“Agent Yellow, which has been chosen for use here in Korea, is a state-of-the-art chemical and deployment system recently developed by the U.S. to fight virus outbreaks or biological terror. This extremely powerful and effective system, once activated, completely annihilates all biological agents within a radius of dozens of kilometers.”

In Bong’s parody of biosecurity measures, “biological terror” is combated by killing every living thing in the endangered area. Depending on how many “dozens of kilometers” are affected, the experimental deployment of Agent Yellow could potentially depopulate the entire city of Seoul. Of course, since the monster was created in the first place by a biocidal chemical (formaldehyde), this second dose of hazardous chemicals could potentially lead to further mutations, and even more monstrous biological threats—not unlike the ongoing ecological and biological devastation produced by its namesake, Agent Orange, in Vietnam.[8] The visual resemblance between the hanging yellow pod that delivers Agent Yellow and the pod-like shape of the monster underscores the circular logic behind this use of one chemical agent to fight the effects of another. As the film builds to its climax, the international community’s plans to deploy Agent Yellow lead to a mass demonstration at the quarantined Wonhyo Bridge. The final battle between Gang-du’s family and the monster is suggestively juxtaposed against the demonstration against foreign intervention in the name of biosecurity. Having so recently engaged in bitter democratization demonstrations in the 1980s, Korean citizens now mobilize—both within and beyond the film—against international encroachments upon their sovereignty.

In a provocative critique of the U.S. shift towards a militarized, preemptive approach to dealing with emergent environmental and biological threats, Melinda Cooper argues that “social, biological, and environmental reproduction” are increasingly being viewed as matters of national security (92). Under the emerging agenda established during the Bush administration, war

“is no longer waged in the defense of the state (the Schmittian philosophy of sovereign war) or even human life (humanitarian warfare; the human as bare life, according to Giorgio Agamben [1998]), but rather in the name of life in its biospheric dimension, incorporating meteorology, epidemiology, and the evolution of all forms of life, from the microbe up” (98). [emphasis in original]

Yet, while experimental research addressing potential and as-yet nonexistent biological threats represents a promising site of capital investment, its efficacy in increasing, rather than undercutting, the security of “social, biological, and environmental reproduction” seems questionable. The biological research arm of the Pentagon, Cooper notes,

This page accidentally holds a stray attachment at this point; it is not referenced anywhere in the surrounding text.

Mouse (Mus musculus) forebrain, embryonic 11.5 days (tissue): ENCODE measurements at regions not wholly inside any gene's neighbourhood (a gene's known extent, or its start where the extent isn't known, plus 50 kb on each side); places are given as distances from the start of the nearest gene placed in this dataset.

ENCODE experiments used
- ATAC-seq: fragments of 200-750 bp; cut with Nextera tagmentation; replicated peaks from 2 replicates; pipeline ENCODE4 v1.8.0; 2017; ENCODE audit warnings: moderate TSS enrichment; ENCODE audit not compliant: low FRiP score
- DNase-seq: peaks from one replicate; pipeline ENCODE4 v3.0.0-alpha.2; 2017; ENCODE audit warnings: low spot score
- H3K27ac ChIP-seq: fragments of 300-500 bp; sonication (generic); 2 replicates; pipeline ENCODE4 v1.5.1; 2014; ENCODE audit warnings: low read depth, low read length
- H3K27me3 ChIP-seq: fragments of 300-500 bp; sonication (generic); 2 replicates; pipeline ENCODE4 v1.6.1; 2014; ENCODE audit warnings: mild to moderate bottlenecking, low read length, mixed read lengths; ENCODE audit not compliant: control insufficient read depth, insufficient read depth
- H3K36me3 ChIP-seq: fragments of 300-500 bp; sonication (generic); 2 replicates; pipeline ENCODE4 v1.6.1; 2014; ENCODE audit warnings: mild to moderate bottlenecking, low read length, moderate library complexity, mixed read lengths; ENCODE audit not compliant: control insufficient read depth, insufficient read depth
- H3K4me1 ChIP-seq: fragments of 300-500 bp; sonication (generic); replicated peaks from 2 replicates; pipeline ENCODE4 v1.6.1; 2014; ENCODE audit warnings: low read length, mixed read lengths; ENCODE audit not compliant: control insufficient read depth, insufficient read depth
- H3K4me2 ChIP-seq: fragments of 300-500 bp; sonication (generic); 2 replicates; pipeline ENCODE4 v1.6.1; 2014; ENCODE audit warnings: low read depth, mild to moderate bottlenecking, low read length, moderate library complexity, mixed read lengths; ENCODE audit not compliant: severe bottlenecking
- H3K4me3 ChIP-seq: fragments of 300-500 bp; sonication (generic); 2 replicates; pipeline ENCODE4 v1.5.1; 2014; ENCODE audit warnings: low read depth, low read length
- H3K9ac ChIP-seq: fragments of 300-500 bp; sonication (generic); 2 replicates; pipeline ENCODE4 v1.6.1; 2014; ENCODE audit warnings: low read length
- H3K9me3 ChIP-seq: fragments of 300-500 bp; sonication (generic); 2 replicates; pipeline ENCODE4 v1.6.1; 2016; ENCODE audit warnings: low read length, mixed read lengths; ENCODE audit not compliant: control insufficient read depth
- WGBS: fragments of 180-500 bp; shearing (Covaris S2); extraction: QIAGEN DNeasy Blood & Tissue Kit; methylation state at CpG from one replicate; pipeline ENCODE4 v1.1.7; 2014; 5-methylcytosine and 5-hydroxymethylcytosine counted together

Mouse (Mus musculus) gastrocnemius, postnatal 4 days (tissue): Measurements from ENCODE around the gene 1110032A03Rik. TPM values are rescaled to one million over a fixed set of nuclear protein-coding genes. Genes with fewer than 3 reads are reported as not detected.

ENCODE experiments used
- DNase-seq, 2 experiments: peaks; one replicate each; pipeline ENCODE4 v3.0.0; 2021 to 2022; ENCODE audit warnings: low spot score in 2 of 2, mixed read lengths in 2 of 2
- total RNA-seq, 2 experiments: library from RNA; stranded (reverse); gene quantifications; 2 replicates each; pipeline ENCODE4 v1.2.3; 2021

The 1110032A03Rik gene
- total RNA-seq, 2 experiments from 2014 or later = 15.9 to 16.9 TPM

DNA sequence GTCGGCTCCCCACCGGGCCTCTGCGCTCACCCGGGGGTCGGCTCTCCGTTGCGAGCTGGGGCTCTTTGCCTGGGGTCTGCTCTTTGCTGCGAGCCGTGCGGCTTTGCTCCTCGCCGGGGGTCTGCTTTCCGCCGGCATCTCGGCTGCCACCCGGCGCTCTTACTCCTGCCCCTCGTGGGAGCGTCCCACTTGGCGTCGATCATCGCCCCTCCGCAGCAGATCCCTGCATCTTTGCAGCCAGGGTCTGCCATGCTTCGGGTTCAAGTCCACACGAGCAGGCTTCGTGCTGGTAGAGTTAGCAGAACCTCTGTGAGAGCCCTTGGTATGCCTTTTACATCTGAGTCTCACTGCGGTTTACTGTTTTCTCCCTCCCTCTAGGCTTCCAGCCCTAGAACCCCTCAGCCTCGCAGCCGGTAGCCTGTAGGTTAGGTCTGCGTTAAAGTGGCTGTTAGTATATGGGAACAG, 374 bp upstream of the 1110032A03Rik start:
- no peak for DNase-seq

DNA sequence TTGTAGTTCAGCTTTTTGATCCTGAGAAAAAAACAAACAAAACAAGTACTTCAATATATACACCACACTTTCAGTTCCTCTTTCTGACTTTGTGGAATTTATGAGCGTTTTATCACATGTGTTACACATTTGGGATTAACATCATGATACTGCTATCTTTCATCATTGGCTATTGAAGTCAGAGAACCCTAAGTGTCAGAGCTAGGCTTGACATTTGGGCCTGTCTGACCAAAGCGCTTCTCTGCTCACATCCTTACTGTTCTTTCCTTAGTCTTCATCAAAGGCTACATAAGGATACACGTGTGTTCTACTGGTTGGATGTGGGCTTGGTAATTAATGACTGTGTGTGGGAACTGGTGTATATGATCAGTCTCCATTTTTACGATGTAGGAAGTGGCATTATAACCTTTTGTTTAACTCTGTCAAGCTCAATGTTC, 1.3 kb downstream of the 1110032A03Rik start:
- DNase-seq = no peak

“finds itself in the paradoxical situation of having first to create novel infectious agents or more virulent forms of existing pathogens in order to then engineer a cure” (91).

While The Host satirizes a similar scenario in which the possibility of a virulent biological agent leads to the intervention of state military and, subsequently, international forces, Bong’s disease researchers do not “create” so much as they imagine and invent their emergent virus. In a chilling scene, Gang-du overhears an U.S. scientist confiding to his translator that the U.S. sergeant who had been in contact with the creature was not infected after all but rather died from shock during his operation. Through a strange twist of logic that, as Tony Rayns suggests, resonates with the Bush administration’s search for “weapons of mass destruction” (Bong, “Audio Commentary”), the doctor insists that, since “so far, there is no virus whatsoever,” the virus must reside in Gang-du’s head. Assisted by a team of Korean physicians, he then proceeds to violently probe Gang-du’s brain for the virus. After superimposing a mysterious virus onto his monster movie plot, Bong leaves his viewers with an outbreak narrative without a virus. In the absence of a sensationalized biological threat to be dealt with by Western scientists in lab suits, we are forced to look elsewhere for virulent threats to biological well-being. In the following section, I will suggest that the dismantling of various means of social reproduction—including environmental integrity, family stability, and food security—poses just such a threat throughout The Host.